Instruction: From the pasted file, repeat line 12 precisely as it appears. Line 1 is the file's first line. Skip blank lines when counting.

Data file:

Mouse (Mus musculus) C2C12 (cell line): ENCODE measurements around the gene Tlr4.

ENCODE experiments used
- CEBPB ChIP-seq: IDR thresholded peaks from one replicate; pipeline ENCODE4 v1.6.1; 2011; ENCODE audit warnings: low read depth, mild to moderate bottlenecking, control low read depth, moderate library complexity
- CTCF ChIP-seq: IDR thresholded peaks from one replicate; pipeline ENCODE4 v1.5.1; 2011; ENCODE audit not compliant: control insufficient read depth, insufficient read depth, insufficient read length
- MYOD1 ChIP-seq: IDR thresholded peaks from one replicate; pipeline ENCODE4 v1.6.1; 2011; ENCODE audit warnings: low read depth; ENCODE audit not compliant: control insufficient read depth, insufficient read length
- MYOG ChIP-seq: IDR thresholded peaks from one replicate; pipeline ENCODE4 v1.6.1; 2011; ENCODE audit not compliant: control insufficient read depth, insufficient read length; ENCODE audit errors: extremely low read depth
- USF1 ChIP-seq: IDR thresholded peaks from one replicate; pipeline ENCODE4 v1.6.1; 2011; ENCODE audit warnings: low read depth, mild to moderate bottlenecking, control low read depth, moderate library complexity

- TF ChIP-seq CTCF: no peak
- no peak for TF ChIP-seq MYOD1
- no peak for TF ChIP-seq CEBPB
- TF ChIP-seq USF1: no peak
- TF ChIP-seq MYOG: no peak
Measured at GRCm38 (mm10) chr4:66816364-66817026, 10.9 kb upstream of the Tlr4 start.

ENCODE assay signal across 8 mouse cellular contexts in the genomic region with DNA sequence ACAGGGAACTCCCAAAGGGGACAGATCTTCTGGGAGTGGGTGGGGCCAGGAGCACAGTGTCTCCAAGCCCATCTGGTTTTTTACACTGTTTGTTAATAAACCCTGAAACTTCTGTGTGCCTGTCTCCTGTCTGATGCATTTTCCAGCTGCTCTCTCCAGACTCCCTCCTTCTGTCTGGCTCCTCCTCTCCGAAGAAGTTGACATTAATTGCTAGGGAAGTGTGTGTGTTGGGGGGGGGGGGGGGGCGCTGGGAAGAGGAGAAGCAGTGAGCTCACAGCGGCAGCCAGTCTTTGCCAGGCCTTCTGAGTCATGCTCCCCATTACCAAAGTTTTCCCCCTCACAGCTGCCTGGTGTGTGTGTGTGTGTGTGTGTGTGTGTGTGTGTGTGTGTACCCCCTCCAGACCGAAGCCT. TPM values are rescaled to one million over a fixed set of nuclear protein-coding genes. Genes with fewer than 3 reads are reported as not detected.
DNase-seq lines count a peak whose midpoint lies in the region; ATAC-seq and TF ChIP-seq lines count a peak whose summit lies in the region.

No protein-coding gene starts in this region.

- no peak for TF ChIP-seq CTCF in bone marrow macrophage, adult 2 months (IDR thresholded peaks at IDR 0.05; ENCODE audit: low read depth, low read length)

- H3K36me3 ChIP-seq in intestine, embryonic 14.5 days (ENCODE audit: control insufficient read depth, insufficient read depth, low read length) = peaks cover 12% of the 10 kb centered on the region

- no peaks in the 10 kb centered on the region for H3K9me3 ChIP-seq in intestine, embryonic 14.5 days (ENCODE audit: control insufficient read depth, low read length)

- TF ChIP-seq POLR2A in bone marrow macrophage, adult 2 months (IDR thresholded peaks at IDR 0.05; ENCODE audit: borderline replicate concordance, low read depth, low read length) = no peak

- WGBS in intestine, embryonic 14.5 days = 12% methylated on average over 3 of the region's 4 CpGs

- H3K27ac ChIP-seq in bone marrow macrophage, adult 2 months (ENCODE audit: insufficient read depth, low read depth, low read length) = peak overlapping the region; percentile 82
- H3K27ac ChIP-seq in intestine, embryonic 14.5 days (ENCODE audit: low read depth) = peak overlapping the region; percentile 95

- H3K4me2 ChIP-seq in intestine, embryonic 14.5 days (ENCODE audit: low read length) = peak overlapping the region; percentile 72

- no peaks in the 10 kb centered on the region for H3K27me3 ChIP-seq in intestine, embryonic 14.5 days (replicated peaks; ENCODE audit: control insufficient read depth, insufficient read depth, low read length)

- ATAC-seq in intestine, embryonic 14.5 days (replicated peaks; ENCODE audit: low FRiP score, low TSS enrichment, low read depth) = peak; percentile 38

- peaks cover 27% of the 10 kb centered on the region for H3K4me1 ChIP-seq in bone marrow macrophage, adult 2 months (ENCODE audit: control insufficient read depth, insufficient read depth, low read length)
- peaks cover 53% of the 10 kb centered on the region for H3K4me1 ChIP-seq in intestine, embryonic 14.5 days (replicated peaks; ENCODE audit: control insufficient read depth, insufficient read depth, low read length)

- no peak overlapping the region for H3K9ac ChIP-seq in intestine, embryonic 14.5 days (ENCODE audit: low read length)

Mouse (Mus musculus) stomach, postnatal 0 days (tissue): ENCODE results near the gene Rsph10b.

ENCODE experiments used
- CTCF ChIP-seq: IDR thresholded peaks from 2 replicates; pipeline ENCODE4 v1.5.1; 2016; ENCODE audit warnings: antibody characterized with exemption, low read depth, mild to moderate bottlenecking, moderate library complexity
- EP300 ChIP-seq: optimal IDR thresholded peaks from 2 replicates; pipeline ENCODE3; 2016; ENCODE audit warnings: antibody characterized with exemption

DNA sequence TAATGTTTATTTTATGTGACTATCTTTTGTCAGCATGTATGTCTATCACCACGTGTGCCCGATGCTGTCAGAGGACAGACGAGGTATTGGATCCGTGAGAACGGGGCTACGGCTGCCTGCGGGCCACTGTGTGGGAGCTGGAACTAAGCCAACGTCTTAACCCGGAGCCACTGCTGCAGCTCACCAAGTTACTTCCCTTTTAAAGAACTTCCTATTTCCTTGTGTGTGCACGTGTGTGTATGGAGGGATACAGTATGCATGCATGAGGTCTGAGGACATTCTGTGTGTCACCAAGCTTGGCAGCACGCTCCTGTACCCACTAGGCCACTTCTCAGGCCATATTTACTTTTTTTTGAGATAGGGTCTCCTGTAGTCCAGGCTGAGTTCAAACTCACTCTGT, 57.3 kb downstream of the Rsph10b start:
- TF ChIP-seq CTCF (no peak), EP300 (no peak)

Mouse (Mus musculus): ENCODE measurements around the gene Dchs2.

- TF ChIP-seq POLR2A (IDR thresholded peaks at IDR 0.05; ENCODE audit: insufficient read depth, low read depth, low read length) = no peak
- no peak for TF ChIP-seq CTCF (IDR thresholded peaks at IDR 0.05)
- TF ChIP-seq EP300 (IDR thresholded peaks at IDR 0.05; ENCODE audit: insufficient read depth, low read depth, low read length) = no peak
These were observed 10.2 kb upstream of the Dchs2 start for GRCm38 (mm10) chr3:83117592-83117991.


- TF ChIP-seq MYOG: no peak